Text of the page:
Stop letting other people do your thinking (and decision-making) for you. Especially when those people own newspapers and/or TV stations.

Stop reading shitty “news” articles that deliberately alienate Muslims from the rest of society. Keep in mind that some Muslims are good – and some Muslims are bad. Pretty much, you know, the same as with every other group of human beings on the planet.

Stop calling yourself a Christian, in some feeble attempt at showing a united, patriotic anti-Muslim front. The last time you were in a church, it was for a wedding (possibly your own) and if you were asked to recite the names of Christ’s disciples, you’d struggle not to slip in the names of some of The Beatles.

Stop letting the Islamic terrorist have the winning hand.

Stop acting on xenophobic, animalistic fear-patterns.

Stop judging the many, based on the few.

Stop being a racist fuck.

Jan 132011

In 2010, Nick Griffin made an appearance on BBC’s Question Time. Among many of his ridiculous claims, he said that the BNP was not a racist political party and that his interests were in the protection of (what he called) indigenous Brits. Now, it is easy to mock the arrogance and ignorance of one bigoted man, but his views are shared by many. So let’s have a look at what it means to be indigenous to Britain.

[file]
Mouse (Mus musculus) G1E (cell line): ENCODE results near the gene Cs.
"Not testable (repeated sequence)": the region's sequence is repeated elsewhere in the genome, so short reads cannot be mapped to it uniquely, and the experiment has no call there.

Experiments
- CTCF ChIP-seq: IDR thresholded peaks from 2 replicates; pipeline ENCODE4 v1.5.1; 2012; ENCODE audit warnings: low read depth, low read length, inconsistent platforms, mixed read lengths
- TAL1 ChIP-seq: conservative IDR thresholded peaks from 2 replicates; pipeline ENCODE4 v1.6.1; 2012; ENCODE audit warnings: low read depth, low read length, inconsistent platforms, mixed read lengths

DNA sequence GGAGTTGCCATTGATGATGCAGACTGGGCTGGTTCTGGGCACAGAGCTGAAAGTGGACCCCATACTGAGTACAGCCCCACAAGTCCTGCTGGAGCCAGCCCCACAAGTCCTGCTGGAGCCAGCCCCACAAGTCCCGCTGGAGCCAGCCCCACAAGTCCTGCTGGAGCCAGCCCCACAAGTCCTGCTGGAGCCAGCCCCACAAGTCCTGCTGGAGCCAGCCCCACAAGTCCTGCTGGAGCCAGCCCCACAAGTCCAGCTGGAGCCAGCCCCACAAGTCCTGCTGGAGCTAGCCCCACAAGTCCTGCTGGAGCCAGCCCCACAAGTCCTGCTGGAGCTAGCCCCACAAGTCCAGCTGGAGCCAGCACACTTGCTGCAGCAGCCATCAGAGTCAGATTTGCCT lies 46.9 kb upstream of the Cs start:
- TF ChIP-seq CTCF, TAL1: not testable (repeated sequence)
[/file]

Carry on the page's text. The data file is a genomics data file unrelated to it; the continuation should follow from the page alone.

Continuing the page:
Migration Stage 1 – Nomads

Back when Great Britain became isolated from the rest of mainland Europe, there were no people on the continent; the series of migrations from Africa didn’t come until much later. When our ancestors were, eventually, moving throughout Europe, Britain remained a no-go area to a species that hadn’t invented boats. With successive ice ages, however, the falling sea levels allowed for foot traffic across (what we describe today as) the English Channel. People lived, hunted and populated that sometimes-undersea landscape and some of them will have found themselves on the island, itself. Let’s call these variously-timed first inhabitants members of an era called Migration Stage 1.

Migration Stage 2 – Celts

Over an extended period of time, largely unknown (due to the absence of written records) with any great detail, other than that provided by archaeology, people (and their cultures) moved across the navigable world. The island of Great Britain became populated by a group of people who can loosely be described as Celts. The traditions, practices, beliefs and artwork were shared by a larger Celtic society that extended across the rest of Europe. They must, then, have shared origins. These were what we can confidently describe as boat-builders; moving to (and populating) Great Britain. The timeframe is unknown, but it would have been an extensive one involving many different migrations. For simplicity, let’s group them all together and describe them as Migration Stage 2.

Migration Stage 3 – Romans